The Sunday Mail
How did the International Women’s Day start?
It’s difficult to exactly say when the IWD — as it’s known — began. Its roots can be traced to 1908, when 15 000 women marched through New York City demanding voting rights, better pay and shorter working hours. A year later, the first National Woman’s Day was observed in the US on February 28, in accordance with a declaration by the Socialist Party of America. In 1910, a woman called Clara Zetkin — leader of the ‘women’s office’ for the Social Democratic Party in Germany — tabled the idea of an International Women’s Day.
She suggested that every country should celebrate women on one day every year to push for their demands.
A conference of more than 100 women from 17 countries agreed to her suggestion and IWD was formed.
In 1911, it was celebrated for the first time in Austria, Denmark, Germany and Switzerland on March 19.
In 1913, it was decided to transfer IWD to March 8, and it has been celebrated on that day ever since. The day was only recognised by the United Nations in 1975, but ever since it has created a theme each year for the celebration. In 2011, former US President Barack Obama proclaimed March to be ‘Women’s History Month’.
Why do we still celebrate it?
Simply, because the original aim — to achieve full gender equality for women the world — has still not been realised.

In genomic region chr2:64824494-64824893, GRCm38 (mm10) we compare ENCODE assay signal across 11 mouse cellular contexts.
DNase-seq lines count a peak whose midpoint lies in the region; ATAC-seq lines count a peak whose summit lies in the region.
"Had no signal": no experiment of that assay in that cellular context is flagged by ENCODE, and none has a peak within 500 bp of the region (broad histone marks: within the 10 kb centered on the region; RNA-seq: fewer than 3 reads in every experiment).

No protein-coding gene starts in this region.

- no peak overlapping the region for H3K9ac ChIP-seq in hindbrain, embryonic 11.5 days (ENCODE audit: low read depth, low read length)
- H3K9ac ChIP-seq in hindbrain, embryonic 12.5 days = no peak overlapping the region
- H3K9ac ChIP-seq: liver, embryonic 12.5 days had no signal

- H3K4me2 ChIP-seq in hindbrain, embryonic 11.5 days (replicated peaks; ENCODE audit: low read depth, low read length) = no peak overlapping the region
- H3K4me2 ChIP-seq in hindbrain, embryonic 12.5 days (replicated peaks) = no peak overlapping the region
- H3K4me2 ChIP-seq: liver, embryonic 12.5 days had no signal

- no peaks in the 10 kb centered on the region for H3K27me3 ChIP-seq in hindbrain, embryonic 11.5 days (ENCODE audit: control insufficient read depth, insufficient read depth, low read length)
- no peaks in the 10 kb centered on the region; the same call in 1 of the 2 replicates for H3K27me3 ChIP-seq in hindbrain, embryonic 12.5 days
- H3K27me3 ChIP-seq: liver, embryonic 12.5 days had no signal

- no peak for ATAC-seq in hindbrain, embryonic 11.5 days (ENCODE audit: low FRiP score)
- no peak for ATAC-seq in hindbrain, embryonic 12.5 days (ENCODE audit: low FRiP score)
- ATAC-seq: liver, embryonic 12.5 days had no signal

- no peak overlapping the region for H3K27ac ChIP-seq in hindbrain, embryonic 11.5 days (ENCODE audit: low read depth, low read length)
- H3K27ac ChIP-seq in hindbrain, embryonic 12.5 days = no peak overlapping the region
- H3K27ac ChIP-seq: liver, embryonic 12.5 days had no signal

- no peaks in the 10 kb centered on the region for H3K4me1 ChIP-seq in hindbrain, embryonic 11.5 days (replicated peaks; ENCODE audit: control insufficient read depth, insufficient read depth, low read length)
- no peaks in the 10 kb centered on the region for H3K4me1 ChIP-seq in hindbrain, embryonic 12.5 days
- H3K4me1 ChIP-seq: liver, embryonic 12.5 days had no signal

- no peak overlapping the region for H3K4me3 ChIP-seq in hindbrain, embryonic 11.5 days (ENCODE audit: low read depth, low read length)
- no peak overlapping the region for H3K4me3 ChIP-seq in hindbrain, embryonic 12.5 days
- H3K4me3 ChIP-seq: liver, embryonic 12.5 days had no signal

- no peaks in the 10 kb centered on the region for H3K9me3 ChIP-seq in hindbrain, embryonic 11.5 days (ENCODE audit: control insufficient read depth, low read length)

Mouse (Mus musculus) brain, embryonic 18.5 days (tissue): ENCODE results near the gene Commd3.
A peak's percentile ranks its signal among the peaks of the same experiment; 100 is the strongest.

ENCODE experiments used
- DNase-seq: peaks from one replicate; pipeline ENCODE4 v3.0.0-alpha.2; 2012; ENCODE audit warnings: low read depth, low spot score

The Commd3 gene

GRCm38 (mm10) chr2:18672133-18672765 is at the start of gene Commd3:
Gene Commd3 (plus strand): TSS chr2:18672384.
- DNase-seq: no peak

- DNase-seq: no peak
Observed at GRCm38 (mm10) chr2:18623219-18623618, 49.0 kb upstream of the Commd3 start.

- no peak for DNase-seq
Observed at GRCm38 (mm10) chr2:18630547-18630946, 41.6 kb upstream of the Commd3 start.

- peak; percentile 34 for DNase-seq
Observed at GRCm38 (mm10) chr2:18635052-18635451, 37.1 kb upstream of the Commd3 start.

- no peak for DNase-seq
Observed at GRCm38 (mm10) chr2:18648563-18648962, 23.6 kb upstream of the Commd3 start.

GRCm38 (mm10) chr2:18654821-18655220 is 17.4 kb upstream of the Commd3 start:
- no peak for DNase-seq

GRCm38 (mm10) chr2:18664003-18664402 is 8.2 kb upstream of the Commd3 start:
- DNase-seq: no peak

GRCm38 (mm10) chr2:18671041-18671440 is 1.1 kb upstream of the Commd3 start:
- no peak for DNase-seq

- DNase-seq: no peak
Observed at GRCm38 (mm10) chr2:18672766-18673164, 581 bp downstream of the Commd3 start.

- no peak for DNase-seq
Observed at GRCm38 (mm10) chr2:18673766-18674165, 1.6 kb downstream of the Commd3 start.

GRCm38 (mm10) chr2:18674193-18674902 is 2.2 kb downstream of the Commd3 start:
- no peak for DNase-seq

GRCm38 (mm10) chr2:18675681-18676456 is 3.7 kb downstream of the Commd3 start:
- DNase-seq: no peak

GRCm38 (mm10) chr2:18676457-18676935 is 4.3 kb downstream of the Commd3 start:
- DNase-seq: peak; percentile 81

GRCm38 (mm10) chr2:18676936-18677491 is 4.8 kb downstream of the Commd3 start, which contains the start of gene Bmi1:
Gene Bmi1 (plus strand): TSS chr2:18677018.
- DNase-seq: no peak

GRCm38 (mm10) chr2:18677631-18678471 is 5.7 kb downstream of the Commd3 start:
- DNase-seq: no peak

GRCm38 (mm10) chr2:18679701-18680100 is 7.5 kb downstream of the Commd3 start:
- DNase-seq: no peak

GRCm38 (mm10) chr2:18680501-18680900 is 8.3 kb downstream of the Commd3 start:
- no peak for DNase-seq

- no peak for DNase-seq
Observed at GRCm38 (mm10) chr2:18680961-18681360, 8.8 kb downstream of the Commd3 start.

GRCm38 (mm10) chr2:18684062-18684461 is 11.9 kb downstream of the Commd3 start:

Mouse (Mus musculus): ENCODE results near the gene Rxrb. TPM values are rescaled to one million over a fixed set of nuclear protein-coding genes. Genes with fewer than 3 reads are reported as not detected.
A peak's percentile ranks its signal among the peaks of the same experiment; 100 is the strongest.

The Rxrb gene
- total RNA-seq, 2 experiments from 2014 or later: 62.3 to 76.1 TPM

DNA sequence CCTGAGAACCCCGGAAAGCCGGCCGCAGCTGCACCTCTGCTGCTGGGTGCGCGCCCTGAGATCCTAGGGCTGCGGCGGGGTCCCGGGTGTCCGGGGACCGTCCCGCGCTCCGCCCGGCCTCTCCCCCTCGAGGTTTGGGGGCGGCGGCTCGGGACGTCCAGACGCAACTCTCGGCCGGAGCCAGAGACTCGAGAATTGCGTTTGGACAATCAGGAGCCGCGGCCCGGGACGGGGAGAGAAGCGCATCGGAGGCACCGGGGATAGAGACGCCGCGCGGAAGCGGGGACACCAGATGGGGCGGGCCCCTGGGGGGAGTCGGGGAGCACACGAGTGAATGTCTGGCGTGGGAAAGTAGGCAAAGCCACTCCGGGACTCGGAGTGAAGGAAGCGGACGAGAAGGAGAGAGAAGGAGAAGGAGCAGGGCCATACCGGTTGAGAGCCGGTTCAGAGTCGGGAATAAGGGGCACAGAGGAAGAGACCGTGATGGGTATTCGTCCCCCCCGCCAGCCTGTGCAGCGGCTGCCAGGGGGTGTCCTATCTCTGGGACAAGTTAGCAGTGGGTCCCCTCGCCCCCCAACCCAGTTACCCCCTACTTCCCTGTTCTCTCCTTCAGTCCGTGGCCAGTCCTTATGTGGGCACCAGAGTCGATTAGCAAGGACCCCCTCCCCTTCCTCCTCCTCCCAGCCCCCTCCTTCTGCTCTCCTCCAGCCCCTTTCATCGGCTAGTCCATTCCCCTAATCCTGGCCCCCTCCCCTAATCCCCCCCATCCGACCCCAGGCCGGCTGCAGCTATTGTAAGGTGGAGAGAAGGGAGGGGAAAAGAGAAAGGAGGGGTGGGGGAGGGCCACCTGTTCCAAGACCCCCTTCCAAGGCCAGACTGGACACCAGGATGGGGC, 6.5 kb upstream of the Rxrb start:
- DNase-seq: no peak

A gender pay gap persists across the globe and women are still not present in equal numbers in business or politics. Figures show that globally, women’s education, health and violence towards women is still worse than that of men.
According to the World Economic Forum, the gender gap won’t close until 2186. On IWD, women across the world come together to force the world to recognise these inequalities — while also celebrating the achievements of women who have overcome these barriers.
According to a 2017 report by the World Economic Forum, it could still take another 100 years before the global equality gap between men and women disappears entirely.
In 2018, women effectively worked “for free” from November 10 until the end of the year because of the gender pay gap.
Women are also paid less than half than men at some of Britain’s major companies, according to recent gender pay gap figures.
For the past couple of years, women’s rights have dominated the news, following a global reckoning on sexual misconduct rippling through industries.
What is this year’s theme?
The theme for IWD 2019 is #BalanceForBetter, a nod to the growing global push for professional and social equality. Described as a “business issue”, the aim of the theme is to encourage gender balance in boardrooms, in the media and in wealth as a way for economies to thrive — Online